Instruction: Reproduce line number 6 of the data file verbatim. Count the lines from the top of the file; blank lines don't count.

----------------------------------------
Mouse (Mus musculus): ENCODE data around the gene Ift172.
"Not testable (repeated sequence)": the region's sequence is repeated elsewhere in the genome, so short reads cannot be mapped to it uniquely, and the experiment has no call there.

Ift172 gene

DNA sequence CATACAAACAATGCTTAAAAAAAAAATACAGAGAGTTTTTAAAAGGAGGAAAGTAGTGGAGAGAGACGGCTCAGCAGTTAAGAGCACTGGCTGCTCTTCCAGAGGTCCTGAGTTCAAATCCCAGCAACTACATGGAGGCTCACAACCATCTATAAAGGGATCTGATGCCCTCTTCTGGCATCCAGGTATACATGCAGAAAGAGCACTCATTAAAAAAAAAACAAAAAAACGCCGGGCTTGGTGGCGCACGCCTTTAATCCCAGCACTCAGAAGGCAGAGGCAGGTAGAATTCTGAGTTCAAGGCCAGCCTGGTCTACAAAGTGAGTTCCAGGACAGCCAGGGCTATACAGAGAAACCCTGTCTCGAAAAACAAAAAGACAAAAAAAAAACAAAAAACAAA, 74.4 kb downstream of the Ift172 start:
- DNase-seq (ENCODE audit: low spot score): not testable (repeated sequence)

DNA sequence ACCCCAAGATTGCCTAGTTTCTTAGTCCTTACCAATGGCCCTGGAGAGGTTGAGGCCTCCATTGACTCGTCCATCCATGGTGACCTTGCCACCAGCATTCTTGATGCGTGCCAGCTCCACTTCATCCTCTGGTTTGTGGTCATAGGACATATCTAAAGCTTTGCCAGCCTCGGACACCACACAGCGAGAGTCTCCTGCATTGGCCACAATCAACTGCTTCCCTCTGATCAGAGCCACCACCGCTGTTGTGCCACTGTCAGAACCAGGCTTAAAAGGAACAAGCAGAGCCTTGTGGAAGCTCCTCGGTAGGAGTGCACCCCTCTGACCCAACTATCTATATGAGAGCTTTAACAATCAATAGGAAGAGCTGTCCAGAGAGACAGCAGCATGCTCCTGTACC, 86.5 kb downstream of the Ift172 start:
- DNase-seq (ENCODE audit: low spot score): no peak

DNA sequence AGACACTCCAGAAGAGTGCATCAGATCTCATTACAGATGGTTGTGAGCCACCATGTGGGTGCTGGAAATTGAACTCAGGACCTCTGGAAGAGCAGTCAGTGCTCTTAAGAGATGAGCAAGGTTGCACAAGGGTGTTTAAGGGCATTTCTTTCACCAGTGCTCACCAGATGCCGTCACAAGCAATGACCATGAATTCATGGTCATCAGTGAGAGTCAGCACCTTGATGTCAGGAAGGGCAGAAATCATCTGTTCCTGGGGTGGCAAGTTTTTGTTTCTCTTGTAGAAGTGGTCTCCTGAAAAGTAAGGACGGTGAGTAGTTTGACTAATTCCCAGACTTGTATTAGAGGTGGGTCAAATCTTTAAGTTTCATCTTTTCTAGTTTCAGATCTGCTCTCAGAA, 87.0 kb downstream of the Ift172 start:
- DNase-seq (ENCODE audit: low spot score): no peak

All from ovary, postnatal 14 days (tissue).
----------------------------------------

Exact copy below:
DNA sequence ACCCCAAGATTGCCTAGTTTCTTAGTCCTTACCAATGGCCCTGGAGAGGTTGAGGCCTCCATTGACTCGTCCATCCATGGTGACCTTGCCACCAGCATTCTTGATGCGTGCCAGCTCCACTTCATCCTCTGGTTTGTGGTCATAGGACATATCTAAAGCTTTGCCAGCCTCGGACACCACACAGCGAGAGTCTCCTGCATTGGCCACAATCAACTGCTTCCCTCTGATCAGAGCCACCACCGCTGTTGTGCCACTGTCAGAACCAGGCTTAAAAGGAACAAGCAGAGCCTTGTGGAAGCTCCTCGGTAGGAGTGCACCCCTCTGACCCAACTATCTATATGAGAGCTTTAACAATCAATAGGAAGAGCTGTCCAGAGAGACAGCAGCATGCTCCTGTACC, 86.5 kb downstream of the Ift172 start: